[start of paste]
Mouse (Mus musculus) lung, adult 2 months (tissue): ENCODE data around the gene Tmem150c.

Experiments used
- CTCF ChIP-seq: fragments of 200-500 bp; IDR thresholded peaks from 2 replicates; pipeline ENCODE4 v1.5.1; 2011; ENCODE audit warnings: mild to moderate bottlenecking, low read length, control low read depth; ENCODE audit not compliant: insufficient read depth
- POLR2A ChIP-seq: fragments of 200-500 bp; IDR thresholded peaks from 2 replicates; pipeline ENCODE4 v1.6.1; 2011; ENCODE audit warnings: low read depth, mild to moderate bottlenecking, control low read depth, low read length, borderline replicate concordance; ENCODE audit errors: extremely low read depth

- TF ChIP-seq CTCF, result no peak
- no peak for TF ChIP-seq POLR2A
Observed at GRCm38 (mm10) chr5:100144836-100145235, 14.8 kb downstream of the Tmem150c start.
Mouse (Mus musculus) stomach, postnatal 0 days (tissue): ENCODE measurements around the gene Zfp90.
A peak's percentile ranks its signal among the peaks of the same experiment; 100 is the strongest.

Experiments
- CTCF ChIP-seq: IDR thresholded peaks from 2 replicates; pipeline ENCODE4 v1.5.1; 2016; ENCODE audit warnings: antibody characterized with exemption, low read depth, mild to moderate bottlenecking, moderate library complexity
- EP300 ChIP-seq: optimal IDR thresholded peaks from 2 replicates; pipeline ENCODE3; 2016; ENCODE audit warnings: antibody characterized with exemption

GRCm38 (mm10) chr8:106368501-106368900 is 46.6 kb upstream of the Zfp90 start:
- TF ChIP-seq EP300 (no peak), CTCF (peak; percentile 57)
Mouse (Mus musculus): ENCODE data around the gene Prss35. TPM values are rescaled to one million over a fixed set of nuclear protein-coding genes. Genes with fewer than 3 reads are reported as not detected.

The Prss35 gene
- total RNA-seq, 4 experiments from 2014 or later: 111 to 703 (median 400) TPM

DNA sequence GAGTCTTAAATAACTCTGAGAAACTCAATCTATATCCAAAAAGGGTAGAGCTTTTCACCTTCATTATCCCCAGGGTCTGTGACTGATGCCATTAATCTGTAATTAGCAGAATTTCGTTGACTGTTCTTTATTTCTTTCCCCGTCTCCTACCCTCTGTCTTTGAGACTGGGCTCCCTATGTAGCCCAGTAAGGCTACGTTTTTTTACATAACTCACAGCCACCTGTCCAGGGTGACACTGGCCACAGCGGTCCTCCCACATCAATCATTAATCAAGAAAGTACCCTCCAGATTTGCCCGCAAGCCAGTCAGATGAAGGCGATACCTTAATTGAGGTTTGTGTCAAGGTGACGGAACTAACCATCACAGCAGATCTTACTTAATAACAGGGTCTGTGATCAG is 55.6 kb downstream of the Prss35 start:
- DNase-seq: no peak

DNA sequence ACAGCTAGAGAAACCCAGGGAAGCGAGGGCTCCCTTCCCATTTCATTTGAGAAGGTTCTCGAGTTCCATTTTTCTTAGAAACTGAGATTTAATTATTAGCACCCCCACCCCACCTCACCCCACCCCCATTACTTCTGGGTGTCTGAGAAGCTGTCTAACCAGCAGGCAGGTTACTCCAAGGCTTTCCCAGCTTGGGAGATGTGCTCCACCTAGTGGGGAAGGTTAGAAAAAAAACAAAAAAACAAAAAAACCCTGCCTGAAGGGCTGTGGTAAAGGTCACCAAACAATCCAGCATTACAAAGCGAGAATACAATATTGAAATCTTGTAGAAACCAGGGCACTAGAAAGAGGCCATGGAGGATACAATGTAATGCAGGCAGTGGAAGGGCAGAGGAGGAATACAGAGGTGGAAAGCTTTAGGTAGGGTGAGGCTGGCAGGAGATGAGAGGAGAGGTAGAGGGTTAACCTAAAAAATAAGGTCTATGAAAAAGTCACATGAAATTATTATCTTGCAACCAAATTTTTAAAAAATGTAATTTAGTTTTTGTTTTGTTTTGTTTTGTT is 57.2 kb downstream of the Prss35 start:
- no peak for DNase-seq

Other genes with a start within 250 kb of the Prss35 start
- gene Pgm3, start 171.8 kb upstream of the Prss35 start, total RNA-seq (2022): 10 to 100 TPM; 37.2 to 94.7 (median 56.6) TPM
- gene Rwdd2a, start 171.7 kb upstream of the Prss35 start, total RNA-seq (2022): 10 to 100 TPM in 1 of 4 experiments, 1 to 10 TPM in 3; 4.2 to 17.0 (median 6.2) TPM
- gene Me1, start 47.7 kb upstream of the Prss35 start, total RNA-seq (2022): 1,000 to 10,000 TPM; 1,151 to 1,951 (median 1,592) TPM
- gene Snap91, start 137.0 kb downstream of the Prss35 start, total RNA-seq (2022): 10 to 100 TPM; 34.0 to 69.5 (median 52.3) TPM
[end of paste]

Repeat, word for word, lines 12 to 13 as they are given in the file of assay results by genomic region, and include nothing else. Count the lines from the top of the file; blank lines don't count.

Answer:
- EP300 ChIP-seq: optimal IDR thresholded peaks from 2 replicates; pipeline ENCODE3; 2016; ENCODE audit warnings: antibody characterized with exemption

GRCm38 (mm10) chr8:106368501-106368900 is 46.6 kb upstream of the Zfp90 start: